Diving With Dinosaurs In South Africa
Just off the Cape Peninsula and south of Cape Town in South Africa, lies an innocuous short stretch of ocean. Like much of the seascape here, kelp sprouts from the kryptonite green water, which laps at boulders straight out of The Flintstones. It looks a lot like the rest of this spectacular coastline. Yet this body of water harbors a prehistoric secret: Just a short hop, skip and a dive away from the shore swim living, breathing dinosaurs.
The name of these astonishing creatures is the broadnose sevengill shark. Yet I prefer their more palatable, less adjective heavy name: cow shark. These fish have glided through our oceans for hundreds of million of years, unblemished by Mother Nature’s marauding fingers. All sharks originally possessed seven pairs of gill slits. A period of tweaking and refining commenced and most species drop a couple of pairs. For some reason the cow sharks kept theirs. In fact, cow sharks have very few modern adaptations, which is why they remain one of the closest links we have to dinosaurs on earth.
For some unknown reason, the cow sharks just love this tiny stretch of water and congregate here en masse, just meters offshore. I’d read about this extraordinary site, yet before now had never had the opportunity to dive here. Shore diving remains one of my favorite methods of exploring the deep blue; there are no boats with their thumping motors, no launches, no traveling out for miles to sea. A shore dive simply features you, your breathing apparatus, your buddies and a gradual descent into an underwater world packed full of goodies.
Unfortunately, these goodies come wrapped in a bitterly cold packaging. Even 10mm of neoprene, hoodies, gloves and boots do little to mask the freezing water here. Our dive guide was free diver and photographer Jacques de Vos. Jacques has spent countless hours underwater interacting with the cow sharks, and has built up an intimate knowledge of their behavior and habits. He stressed that while the cow sharks may appear docile, we must maintain eye contact and not touch them. Attacks on divers are rare, yet it’s important to remain vigilant when dealing with toothy predators like sharks — especially ones that can grow to 13 feet in length and have been found with human remains in their stomachs.
Jacques, divemaster Rob, myself and my colleague — though the local diver center Pisces Divers — entered the water via the rocks. The Cape’s waters welcomed us with an icy blast, jolting our systems, priming our senses. During descents into unfamiliar (and shark-infested) territories, I frequently remind myself that each year more people are killed by their Christmas tree lights, or by falling off their chairs than by sharks. However, it’s easy to lose sight of such rational thoughts in these famously murky waters.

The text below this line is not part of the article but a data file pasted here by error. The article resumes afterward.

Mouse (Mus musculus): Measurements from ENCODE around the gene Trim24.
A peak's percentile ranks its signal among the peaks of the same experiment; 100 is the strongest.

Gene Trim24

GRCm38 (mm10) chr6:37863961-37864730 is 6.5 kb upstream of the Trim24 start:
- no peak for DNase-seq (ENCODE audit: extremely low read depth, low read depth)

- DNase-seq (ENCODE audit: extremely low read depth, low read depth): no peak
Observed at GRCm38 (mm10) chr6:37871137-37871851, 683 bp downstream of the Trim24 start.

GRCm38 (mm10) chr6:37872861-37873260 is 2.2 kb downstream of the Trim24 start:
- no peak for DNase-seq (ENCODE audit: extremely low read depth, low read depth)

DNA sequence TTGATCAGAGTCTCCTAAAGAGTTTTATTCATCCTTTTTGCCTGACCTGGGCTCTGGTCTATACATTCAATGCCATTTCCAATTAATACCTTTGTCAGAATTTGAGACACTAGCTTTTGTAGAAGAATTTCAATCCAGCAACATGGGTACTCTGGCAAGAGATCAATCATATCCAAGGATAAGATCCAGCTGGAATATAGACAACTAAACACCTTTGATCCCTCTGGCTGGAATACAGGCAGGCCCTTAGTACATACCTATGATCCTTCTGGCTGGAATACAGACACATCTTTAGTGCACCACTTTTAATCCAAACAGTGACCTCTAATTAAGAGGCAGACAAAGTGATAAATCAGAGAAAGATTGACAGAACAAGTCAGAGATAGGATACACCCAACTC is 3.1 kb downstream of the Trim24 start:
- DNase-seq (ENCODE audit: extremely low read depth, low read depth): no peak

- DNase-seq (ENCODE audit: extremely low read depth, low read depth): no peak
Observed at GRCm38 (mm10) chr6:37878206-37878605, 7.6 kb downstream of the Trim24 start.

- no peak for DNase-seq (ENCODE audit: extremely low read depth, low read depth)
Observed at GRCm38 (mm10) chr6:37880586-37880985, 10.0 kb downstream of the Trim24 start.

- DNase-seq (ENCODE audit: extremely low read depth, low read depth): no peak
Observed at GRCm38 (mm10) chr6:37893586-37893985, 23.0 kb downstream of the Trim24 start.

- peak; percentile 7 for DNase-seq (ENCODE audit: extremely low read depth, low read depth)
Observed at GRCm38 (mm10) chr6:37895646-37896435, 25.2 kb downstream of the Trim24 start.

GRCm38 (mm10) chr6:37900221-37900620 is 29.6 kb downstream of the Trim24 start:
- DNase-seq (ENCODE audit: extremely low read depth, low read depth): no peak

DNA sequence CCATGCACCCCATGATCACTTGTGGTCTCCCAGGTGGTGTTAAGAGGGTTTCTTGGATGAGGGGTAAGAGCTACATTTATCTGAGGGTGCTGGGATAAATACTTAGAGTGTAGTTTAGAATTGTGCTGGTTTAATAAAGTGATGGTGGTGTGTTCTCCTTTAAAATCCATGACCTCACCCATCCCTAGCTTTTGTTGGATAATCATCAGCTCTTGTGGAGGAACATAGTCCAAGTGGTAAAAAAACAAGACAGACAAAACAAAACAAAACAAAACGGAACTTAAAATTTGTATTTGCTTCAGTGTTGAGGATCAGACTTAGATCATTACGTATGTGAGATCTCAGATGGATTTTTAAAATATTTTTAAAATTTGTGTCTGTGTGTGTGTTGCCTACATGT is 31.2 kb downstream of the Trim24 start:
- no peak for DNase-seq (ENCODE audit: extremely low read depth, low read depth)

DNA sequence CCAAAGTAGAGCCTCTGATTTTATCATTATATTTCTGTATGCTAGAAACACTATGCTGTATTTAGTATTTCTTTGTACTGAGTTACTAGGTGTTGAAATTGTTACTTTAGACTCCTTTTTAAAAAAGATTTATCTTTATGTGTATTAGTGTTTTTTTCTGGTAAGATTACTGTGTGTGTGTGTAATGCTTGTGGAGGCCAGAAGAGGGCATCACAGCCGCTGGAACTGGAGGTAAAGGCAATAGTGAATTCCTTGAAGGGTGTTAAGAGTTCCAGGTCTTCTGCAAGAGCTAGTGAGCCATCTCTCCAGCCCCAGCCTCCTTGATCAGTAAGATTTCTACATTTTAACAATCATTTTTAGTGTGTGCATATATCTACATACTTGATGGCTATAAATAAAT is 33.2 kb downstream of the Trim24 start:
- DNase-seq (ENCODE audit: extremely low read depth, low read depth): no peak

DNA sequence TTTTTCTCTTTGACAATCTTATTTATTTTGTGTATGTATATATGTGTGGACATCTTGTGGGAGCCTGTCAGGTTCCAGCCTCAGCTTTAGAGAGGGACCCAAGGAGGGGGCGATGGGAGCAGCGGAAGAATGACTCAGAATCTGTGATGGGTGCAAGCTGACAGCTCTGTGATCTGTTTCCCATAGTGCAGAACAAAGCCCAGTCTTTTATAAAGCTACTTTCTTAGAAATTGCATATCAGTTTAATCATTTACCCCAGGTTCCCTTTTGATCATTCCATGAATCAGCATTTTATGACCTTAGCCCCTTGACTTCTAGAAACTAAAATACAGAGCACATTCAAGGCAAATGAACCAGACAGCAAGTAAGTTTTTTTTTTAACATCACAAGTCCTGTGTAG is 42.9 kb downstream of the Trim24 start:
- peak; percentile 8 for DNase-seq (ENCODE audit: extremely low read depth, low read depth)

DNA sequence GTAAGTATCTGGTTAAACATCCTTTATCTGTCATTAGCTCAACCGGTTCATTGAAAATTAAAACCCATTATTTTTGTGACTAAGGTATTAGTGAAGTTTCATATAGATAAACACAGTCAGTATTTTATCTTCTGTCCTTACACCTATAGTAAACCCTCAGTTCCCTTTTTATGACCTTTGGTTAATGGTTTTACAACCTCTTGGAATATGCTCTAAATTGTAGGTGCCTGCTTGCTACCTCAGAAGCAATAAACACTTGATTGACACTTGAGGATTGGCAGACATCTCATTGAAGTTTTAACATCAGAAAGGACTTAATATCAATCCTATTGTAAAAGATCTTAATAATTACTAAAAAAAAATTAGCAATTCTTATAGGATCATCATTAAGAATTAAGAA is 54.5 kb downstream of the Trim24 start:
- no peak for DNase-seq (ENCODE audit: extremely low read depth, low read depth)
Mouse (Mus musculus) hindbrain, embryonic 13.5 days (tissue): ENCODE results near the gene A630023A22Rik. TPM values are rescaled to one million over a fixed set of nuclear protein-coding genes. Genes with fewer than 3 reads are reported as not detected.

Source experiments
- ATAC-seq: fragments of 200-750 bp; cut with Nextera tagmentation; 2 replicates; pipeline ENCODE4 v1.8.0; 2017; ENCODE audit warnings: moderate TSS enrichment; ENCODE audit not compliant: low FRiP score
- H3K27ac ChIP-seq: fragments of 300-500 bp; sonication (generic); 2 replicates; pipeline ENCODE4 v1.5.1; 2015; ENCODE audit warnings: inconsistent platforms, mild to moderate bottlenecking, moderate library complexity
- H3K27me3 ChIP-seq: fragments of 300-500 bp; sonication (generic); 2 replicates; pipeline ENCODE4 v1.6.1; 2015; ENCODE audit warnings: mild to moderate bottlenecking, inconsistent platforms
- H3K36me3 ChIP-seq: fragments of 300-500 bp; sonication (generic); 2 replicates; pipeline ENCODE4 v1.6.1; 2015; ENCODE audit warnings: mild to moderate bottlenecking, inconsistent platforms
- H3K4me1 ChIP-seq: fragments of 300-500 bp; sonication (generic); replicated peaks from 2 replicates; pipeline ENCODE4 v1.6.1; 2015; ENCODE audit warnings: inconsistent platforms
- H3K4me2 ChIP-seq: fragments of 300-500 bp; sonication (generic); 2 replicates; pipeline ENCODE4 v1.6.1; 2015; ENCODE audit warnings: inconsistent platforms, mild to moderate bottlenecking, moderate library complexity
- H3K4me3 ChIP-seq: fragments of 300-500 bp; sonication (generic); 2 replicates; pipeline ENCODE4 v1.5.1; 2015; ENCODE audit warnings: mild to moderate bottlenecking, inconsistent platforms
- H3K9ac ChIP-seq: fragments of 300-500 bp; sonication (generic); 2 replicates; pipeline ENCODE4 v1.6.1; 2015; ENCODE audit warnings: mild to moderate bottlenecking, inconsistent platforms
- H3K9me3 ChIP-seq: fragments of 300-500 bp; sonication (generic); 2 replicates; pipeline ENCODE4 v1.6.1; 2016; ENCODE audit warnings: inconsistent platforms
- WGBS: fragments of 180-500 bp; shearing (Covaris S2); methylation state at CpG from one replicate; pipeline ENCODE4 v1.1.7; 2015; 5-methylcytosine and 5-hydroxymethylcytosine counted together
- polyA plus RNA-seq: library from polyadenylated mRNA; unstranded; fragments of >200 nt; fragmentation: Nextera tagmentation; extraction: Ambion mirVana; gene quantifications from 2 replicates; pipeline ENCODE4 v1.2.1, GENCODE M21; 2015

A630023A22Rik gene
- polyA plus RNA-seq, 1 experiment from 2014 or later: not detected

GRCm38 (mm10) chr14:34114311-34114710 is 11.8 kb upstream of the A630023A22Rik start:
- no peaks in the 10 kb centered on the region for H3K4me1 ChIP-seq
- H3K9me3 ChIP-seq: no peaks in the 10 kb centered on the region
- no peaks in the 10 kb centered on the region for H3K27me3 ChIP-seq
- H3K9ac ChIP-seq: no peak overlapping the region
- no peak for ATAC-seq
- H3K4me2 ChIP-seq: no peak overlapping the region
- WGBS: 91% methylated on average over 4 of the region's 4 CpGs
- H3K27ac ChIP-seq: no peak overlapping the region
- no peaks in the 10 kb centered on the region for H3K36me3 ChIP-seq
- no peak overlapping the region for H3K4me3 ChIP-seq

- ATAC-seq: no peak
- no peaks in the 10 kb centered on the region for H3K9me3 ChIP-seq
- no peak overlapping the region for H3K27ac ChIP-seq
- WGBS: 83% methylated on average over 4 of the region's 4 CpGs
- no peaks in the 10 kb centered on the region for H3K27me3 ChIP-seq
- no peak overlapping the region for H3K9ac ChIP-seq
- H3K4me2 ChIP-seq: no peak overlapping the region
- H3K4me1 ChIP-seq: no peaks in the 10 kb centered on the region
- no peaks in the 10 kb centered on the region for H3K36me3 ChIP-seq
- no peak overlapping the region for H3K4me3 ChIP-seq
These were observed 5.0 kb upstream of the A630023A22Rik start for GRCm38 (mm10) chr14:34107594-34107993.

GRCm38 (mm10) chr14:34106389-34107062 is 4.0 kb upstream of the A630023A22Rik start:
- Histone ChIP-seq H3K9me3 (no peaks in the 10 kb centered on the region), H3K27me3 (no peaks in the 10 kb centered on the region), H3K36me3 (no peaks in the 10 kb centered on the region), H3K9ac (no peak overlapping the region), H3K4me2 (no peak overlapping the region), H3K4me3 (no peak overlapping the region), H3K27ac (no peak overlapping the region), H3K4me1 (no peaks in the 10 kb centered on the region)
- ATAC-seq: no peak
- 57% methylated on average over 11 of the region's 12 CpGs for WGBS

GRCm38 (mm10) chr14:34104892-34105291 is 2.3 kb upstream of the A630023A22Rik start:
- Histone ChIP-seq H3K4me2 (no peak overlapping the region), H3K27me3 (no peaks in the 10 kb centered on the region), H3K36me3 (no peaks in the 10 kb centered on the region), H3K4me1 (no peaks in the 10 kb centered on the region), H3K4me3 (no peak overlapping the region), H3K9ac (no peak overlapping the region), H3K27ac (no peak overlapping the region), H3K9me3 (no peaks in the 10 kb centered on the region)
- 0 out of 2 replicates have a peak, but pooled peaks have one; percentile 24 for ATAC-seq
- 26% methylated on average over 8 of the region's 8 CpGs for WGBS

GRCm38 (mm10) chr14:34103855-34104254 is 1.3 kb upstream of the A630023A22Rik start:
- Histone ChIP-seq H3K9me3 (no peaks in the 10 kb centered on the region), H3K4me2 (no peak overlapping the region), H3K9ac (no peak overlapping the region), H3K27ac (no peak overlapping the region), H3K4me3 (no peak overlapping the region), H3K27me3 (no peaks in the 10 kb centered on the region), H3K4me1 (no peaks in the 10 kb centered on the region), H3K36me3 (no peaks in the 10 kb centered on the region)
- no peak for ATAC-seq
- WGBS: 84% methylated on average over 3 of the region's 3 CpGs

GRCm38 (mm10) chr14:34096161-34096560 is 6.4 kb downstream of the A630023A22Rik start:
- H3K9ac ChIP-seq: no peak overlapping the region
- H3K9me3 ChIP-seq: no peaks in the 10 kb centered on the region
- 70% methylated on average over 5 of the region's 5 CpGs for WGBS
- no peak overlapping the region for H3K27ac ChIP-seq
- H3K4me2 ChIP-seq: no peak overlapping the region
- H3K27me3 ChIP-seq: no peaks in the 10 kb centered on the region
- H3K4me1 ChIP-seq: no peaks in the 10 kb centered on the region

My mind turned to the ridicule that would ensue at being chomped by a shark named after a chubby, milk-yielding herbivore. I’d never live it down. Thankfully, the chances of being nibbled by a cow shark remain minuscule. My first encounter with a six-foot-long male put me at ease. In fact, I could have sworn it was smiling at me. Much like dolphins, cow sharks’ stubby faces are etched with perma-smiles. Depending on your point of view, this is either quite cute or freakishly sinister. Either way, it’s as unusual as it is mesmerising.
The other notable thing about these sharks is their curious, bold nature. Most sharks, despite their fearsome reputations, remain skittish when encountering humans. Cow sharks, on the other hand, will boldly check divers out, flash a wicked smile and then glide off momentarily, before returning for a second look. They move as if in slow motion, their stout bodies propelled by long, elegant sweeps of the tail. The sharks are a photographer’s dream; willing posers for the camera, unfazed by the flashes of strobes and enveloped by the most spectacular studio imaginable.
Sadly, the fate of the cow sharks may remain a familiar one. They are being fished extensively in these waters. While I was there, reports began to surface of cow sharks being used as bait for great whites by several of the operators in nearby Gansbaai.
Sharks are yet again falling prey to the greatest predator to ever walk the earth: man. Every year, we are responsible for the deaths of up to 100 million sharks. We kill sharks for their jaws and teeth which make tacky souvenirs. We kill them for the oil in their liver, their cartilage, flesh and fins. Now, unimaginably, we are killing them to feed to their own, by those who pass themselves off as shark conservationists.
I left this magical stretch of water full of wonder at the amazing smiling cow sharks of Cape Town, yet appalled at how, once again, we are changing the face of our oceans. Cow sharks have survived five mass extinctions and due to Man’s short sightedness and greed, they now face a sixth.
By Aaron Gekosk
About the Author
Aaron Gekoski is a freelance photojournalist and filmmaker. His work appears regularly in National Geographic Traveller, Go!, Men’s Health, FHM, Africa Geographic and many more publications around the world. Last year, Aaron was part of a team that shot Shiver, a documentary on Africa’s shark finning crisis. For more information, please visit AaronGekoski.com.
Published on March 12, 2012